A Washington state lawmaker wore a yellow Star of David — a Holocaust-era symbol that Nazis forced onto Jews — while voicing his opposition to COVID-19 vaccinations during a speech last weekend.
The Seattle Times first reported Wednesday that Washington State Rep. Jim Walsh (R) wore the yellow Star of David as he implored attendees at an event organized by the conservative group “Washingtonians for Change” to push back against the COVID-19 vaccine and public health mandates.
In a video of Walsh’s speech posted to his Facebook account, the state lawmaker is seen wearing a pink button-up shirt with a Star of David on his chest, while airing his grievances towards COVID-19 restrictions.
Walsh did not acknowledge the Holocaust-era symbol on his chest, nor explicitly mention Nazis, Hitler or the Holocaust, during his speech.
However, Walsh defended wearing the infamous star symbol when coming under fire for the move in the comments section below the video he posted to Facebook.
“It’s an echo from history,” Walsh wrote. “In the current context, we’re all Jews.”
Washington state nor the federal government have imposed COVID-19 vaccine requirements, but the state’s Department of Labor and Industries requires employers to verify employee vaccination status prior to lifting mask requirements in their workplaces.
Walsh further dug his heels into defending himself in an interview with the Seattle Times on Tuesday.
Walsh claimed to the Times that another attendee of the event gave him the Star of David, and that most attendees were also wearing the Holocaust era symbol. Walsh described the organizers behind the event as “deeply concerned about vaccine passports and vaccine segregation.”
Walsh then said he was taking a cue from the widely-shared but debunked story of Danish people wearing the yellow star to show solidarity with Jews during the Nazi occupation of Denmark.
Walsh stood by his vehement opposition to the COVID-19 vaccine, telling the newspaper that he won’t disclose publicly whether he is vaccinated, and somehow comparing his view to the film “Spartacus,” in which former slaves refused to identify the title character to a Roman general amid facing threat of crucifixion.
Additionally, Walsh said he views the treatment of unvaccinated people to the Supreme Court’s 1896 decision in Plessy v. Ferguson, which upheld “separate but equal” racial segregation laws targeting African Americans.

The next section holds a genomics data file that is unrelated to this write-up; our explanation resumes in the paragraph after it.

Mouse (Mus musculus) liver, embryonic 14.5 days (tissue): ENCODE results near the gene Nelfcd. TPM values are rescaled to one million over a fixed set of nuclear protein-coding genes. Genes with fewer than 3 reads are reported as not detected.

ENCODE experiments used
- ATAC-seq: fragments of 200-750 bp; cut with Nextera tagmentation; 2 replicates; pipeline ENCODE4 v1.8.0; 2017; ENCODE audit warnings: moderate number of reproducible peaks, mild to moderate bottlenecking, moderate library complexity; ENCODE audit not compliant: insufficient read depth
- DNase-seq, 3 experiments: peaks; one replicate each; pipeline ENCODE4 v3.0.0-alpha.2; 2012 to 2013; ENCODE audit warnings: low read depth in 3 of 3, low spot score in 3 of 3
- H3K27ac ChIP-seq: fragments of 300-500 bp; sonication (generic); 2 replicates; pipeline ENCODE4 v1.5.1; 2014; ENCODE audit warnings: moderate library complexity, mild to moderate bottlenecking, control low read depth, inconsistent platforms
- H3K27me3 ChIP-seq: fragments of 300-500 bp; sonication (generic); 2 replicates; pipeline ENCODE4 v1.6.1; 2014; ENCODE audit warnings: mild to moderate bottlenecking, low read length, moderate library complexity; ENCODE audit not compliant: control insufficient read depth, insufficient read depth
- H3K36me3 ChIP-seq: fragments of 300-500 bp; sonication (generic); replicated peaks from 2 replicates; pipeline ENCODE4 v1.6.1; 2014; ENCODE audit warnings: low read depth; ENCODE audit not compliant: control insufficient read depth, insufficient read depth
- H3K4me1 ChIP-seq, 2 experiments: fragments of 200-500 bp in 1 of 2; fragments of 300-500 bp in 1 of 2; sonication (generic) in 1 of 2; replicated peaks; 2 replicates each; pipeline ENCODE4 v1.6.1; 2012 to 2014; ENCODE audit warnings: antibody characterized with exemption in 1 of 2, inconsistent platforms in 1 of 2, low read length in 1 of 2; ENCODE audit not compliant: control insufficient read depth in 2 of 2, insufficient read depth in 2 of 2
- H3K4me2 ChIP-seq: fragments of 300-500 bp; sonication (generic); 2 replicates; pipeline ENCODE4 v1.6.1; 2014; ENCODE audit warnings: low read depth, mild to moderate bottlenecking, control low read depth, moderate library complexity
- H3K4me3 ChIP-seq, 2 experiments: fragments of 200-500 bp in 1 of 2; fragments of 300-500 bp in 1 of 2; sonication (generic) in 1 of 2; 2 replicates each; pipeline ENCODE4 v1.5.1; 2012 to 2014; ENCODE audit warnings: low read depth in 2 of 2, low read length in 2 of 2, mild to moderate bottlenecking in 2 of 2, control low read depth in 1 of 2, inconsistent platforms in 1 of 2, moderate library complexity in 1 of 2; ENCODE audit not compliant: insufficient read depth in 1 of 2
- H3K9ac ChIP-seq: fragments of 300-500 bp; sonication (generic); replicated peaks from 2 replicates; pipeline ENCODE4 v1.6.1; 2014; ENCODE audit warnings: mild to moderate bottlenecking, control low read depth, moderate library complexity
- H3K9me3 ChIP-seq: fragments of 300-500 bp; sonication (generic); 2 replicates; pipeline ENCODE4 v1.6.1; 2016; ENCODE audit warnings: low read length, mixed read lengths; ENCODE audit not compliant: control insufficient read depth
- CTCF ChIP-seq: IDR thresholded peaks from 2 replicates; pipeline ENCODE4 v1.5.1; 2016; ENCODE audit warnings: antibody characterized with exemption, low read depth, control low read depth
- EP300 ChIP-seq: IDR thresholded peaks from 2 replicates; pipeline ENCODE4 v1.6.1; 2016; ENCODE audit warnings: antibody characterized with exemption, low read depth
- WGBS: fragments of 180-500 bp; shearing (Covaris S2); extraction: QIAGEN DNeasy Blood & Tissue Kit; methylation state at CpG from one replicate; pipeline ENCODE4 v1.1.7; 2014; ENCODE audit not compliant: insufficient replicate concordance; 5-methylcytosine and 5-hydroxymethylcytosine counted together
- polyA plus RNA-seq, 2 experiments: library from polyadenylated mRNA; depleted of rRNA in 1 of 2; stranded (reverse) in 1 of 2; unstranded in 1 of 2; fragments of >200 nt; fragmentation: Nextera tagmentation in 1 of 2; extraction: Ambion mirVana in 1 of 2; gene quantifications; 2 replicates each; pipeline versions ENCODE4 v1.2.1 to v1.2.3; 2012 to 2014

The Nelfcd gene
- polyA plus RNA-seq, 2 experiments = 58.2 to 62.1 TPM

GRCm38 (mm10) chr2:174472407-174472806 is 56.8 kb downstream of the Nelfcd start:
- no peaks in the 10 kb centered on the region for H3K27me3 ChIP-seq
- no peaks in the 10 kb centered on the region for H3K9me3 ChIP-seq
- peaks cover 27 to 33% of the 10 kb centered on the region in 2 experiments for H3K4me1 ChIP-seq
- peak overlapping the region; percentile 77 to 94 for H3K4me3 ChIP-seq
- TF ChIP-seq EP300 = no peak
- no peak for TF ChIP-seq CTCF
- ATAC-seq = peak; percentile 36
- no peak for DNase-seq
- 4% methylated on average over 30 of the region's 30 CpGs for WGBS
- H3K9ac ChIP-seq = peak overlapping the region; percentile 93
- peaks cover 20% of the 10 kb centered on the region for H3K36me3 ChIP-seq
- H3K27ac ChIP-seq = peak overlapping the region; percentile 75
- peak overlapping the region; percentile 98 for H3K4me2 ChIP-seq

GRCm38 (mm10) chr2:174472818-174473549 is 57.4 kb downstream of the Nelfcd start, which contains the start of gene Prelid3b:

Walsh’s office and the Washington state GOP did not immediately respond to TPM’s request for comment.
“Washingtonians for Change” declined to provide comment to TPM.
Walsh, however, ultimately expressed remorse over his actions after drawing backlash from his legislative colleagues on both sides of the aisle
Hours after Walsh came under fire following the Times’ report on his speech over the weekend, Walsh said he was “terribly sorry” for wearing the Holocaust era symbol during an interview on a conservative radio talk show on Wednesday night.
Appearing on KTTH AM 70 in a show hosted by Jason Rantz, who touts himself as “Seattle’s leading conservative commentator,” Walsh conceded that “this gesture went too far.”
“It was inappropriate and offensive. I’m terribly sorry that it happened and that I was a part of it,” Walsh told Rantz, according to the KTTH.
Walsh claimed that his attempt to warn against “horrible outcomes” from supposed government overreach was “just a dumb idea and it was not effective.”
Walsh is not the first lawmaker to come out against measures intended to reduce the spread of COVID-19 by painting them as an infringement of personal freedoms.
In addition to comparing House mask mandates to the Holocaust last month, Rep. Marjorie Taylor Greene (R-GA) likened a Tennessee supermarket chain’s decision to include a logo on the name badges of vaccinated employees to the Nazi practice of labeling Jews with Star of David badges.
“Vaccinated employees get a vaccination logo just like the Nazi’s forced Jewish people to wear a gold star,” she wrote on Twitter. The post linked to an article about a Tennessee supermarket chain’s decision.
Greene finally apologized for “offensive” comments after she visited the Holocaust museum earlier this month as Democrats threatened to censure her over the offensive comparison.
The misappropriation of Holocaust-era symbols to vaccinations has also been a ploy of anti-vaccine protesters, who feel that their cause has been emboldened as more Americans receive vaccinations against COVID-19.
Earlier this year, a hat shop in Nashville, Tennessee faced backlash after advertising an anti-vaccine yellow star reminiscent of the Star of David. The hat shop owner later apologized after small protests outside of the shop and the hat maker Stetson announced that it was pulling its products from the store.